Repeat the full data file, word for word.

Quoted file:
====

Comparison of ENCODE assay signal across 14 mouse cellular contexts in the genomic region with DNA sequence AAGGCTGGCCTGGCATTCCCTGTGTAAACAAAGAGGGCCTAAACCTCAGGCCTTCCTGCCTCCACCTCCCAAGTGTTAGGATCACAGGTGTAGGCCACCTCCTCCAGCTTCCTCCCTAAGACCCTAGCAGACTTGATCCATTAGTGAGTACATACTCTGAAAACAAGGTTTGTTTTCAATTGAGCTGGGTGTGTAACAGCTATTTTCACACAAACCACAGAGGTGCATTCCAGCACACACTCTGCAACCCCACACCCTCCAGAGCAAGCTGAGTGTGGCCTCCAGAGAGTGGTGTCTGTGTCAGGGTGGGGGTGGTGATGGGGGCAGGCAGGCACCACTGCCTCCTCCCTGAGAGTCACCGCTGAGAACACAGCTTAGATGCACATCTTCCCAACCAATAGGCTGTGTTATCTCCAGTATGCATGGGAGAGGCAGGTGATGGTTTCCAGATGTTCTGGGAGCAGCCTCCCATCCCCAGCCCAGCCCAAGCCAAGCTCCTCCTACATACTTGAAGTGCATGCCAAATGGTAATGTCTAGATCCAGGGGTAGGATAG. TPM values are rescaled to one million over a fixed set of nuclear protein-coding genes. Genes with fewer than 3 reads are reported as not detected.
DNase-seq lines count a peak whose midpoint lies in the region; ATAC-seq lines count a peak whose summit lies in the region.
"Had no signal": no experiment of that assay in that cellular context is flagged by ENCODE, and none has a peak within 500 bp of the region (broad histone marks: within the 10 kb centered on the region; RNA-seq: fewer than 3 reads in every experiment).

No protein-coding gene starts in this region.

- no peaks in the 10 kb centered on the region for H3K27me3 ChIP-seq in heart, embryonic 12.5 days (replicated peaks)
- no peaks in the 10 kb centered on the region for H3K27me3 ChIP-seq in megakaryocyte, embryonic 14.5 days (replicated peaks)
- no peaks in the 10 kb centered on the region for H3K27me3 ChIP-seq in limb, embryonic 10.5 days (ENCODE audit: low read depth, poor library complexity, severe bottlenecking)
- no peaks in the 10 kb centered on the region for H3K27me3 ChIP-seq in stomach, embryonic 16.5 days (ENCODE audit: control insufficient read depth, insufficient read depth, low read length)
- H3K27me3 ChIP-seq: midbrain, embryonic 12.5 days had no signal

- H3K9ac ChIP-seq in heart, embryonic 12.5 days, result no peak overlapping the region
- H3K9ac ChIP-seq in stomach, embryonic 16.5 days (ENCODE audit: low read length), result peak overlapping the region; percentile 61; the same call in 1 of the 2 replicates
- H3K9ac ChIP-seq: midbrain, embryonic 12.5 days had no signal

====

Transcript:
Comparison of ENCODE assay signal across 14 mouse cellular contexts in the genomic region with DNA sequence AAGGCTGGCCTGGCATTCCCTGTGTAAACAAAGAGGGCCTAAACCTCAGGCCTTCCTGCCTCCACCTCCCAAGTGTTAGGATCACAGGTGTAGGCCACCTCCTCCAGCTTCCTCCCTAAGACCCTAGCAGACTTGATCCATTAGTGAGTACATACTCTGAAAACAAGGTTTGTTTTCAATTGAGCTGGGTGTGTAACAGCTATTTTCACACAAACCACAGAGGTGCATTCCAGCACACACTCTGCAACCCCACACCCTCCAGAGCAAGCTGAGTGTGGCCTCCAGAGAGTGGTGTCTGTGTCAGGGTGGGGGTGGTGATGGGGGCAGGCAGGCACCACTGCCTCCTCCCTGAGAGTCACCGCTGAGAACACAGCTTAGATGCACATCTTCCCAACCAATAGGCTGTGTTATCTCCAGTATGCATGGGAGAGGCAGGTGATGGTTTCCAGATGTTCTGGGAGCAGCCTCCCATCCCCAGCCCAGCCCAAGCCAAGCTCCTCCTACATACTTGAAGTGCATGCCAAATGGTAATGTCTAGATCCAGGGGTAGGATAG. TPM values are rescaled to one million over a fixed set of nuclear protein-coding genes. Genes with fewer than 3 reads are reported as not detected.
DNase-seq lines count a peak whose midpoint lies in the region; ATAC-seq lines count a peak whose summit lies in the region.
"Had no signal": no experiment of that assay in that cellular context is flagged by ENCODE, and none has a peak within 500 bp of the region (broad histone marks: within the 10 kb centered on the region; RNA-seq: fewer than 3 reads in every experiment).

No protein-coding gene starts in this region.

- no peaks in the 10 kb centered on the region for H3K27me3 ChIP-seq in heart, embryonic 12.5 days (replicated peaks)
- no peaks in the 10 kb centered on the region for H3K27me3 ChIP-seq in megakaryocyte, embryonic 14.5 days (replicated peaks)
- no peaks in the 10 kb centered on the region for H3K27me3 ChIP-seq in limb, embryonic 10.5 days (ENCODE audit: low read depth, poor library complexity, severe bottlenecking)
- no peaks in the 10 kb centered on the region for H3K27me3 ChIP-seq in stomach, embryonic 16.5 days (ENCODE audit: control insufficient read depth, insufficient read depth, low read length)
- H3K27me3 ChIP-seq: midbrain, embryonic 12.5 days had no signal

- H3K9ac ChIP-seq in heart, embryonic 12.5 days, result no peak overlapping the region
- H3K9ac ChIP-seq in stomach, embryonic 16.5 days (ENCODE audit: low read length), result peak overlapping the region; percentile 61; the same call in 1 of the 2 replicates
- H3K9ac ChIP-seq: midbrain, embryonic 12.5 days had no signal